The evolution of mobile network technology is having an exponentially increasing impact on the economy, with each new technology generation making an even greater impact than the one before. When 4G arrived in 2010, it aimed to meet the demand for a faster and lower-cost network. Since then, new technologies and new capabilities have continued to evolve.
The new generation, 5G, is also the result of pressure from both consumers and industry, creating new opportunities in the process. 5G has features such as low latency, high reliability, and the ability to connect many thousands of devices per km². Alongside these capabilities, industrial applications are also intended to be supported, particularly for 'Industry 4.0' and the development to 'Industry 5.0'. 5G is starting to enable integrated manufacturing environments as well as more IoT applications that are now emerging.
The value of 5G can be first seen from the user perspective - faster possible speeds, better data rates, shorter delays. The philosophy behind 5G is user-centric, with user quality of experience (QoE) being a high priority. But its effects are far-reaching across the whole economy; 5G can have a big impact on stock-market trading, on manufacturing (e.g. improvements in the use of robotics, greater reliability of wireless communication in factories), and on B2B (e.g. by enabling real-time B2B automation in logistics or M2M communications between companies).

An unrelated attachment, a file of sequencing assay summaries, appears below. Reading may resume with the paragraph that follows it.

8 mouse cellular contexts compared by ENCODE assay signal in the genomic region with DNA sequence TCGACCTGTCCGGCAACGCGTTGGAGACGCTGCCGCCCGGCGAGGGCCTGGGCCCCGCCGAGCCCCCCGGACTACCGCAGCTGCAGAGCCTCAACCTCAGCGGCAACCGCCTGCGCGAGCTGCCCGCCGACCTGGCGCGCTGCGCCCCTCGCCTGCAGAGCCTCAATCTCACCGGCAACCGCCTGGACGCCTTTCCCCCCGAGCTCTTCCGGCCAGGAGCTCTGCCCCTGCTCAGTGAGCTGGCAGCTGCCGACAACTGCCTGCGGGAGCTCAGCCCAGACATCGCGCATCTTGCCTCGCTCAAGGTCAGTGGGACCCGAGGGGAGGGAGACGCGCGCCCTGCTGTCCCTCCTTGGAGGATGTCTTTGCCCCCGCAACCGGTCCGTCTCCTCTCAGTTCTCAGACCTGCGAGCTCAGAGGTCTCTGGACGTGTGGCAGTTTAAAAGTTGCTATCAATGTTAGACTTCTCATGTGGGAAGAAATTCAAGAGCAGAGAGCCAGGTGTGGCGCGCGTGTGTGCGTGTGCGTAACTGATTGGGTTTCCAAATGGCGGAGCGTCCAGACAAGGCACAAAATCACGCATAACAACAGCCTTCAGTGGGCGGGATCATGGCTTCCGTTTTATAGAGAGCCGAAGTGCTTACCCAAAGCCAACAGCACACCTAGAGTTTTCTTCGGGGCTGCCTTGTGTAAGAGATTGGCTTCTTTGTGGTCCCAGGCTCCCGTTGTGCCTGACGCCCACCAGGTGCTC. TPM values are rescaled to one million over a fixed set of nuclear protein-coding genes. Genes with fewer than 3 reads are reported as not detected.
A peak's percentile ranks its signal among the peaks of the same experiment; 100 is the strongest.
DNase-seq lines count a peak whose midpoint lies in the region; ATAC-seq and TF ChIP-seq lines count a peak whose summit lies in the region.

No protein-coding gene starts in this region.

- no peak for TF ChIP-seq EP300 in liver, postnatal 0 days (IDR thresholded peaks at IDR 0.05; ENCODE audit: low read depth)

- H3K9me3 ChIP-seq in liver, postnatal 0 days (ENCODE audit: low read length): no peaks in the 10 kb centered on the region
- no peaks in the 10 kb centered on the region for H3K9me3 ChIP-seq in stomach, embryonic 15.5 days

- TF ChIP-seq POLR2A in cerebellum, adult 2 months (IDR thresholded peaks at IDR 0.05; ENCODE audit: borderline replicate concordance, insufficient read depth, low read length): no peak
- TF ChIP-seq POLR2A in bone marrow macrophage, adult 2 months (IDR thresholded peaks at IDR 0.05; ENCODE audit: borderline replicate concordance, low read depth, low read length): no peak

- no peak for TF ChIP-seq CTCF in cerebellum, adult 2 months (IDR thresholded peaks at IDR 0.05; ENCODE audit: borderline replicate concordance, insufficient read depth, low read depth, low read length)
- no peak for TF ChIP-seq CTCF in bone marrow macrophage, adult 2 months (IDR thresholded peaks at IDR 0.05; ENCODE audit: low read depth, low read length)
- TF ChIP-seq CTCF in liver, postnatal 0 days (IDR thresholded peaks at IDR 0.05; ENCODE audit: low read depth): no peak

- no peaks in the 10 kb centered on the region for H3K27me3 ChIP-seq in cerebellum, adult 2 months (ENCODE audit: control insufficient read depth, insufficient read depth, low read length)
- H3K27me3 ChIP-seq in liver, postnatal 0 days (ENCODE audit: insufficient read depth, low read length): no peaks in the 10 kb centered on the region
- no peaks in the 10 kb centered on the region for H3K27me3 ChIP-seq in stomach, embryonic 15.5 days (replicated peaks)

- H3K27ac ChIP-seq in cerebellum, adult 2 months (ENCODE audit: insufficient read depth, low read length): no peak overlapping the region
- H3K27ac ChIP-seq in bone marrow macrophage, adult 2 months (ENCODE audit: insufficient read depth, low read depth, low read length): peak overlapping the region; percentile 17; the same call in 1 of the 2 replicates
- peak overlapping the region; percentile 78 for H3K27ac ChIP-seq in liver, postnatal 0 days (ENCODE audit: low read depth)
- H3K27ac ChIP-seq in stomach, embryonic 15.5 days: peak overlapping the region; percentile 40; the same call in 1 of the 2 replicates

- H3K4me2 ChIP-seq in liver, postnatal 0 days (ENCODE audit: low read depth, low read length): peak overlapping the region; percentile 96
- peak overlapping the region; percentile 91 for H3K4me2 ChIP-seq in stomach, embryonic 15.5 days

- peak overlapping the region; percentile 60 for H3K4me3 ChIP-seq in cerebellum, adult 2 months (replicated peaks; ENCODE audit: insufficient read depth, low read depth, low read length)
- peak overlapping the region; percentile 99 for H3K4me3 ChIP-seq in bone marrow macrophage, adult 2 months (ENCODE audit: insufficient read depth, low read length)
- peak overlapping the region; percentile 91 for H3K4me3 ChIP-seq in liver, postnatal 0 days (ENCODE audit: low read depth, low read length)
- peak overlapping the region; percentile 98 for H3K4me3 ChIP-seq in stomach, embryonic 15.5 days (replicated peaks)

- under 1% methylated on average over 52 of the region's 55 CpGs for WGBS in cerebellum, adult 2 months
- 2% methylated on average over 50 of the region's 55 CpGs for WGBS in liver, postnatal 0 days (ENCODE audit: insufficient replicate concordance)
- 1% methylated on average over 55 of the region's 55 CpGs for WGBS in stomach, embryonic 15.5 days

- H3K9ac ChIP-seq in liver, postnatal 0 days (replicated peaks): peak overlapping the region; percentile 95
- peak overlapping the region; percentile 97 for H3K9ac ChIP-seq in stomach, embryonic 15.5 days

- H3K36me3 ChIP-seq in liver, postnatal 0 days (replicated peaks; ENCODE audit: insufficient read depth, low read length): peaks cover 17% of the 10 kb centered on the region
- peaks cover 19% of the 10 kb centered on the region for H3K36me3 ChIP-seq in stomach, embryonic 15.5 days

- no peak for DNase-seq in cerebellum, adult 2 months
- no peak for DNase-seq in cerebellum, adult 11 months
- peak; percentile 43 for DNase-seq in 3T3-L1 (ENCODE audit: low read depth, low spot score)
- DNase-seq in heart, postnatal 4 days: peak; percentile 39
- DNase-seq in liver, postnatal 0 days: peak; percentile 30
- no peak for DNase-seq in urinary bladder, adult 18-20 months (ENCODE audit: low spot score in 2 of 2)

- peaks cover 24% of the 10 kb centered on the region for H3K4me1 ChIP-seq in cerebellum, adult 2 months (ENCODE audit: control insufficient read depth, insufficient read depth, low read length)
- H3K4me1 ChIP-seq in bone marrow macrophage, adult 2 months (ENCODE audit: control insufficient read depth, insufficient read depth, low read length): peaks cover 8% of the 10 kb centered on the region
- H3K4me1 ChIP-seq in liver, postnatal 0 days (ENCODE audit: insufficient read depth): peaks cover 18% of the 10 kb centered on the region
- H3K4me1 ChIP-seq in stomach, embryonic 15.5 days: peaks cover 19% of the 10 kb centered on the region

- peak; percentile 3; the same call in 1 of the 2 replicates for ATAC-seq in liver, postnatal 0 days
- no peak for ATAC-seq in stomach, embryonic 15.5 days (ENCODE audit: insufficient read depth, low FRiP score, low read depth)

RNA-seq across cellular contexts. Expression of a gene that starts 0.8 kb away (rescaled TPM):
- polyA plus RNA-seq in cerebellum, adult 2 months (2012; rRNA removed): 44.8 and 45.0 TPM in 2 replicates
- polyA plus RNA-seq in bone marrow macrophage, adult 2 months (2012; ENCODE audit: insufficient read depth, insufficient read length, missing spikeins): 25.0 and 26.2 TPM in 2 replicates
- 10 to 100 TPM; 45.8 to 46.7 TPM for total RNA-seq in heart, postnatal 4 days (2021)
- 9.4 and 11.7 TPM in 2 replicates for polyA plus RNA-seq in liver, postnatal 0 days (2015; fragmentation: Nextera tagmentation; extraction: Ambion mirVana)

5G will both enable and dictate innovative business models, effectively shaping a new economy. For example, 5G will have a big impact on the media and advertising industries. Our changes in media use over the years have demanded more in terms of data rates and the number of users that can be connected simultaneously. 5G will help solve such challenges. The average monthly traffic using 5G is expected to grow from 11.7GB to 84.4GB per person between 2019 and 2028. Additionally, it is expected to give a boost to Augmented Reality and Virtual Reality, two technologies that require high data usage and low latency. This will enable the media advertising industries to grow and expand into completely new methods of delivery and business models.
5G changes the market of suppliers and operators. The market was, in the earlier generations, channelled through the operator. Now, changes to the deployment level through on-site equipment placement for private networks will allow for enterprise networks that depend much less on national operators.
Creating a European standard is essential in terms of making the network uniform across the continent. Adopting standards in a particular industry enables you to source equipment from different suppliers working together, ensuring there is competition. Standardisation also allows compatibility for multi-sourcing and reduces the dependency on one or a few suppliers.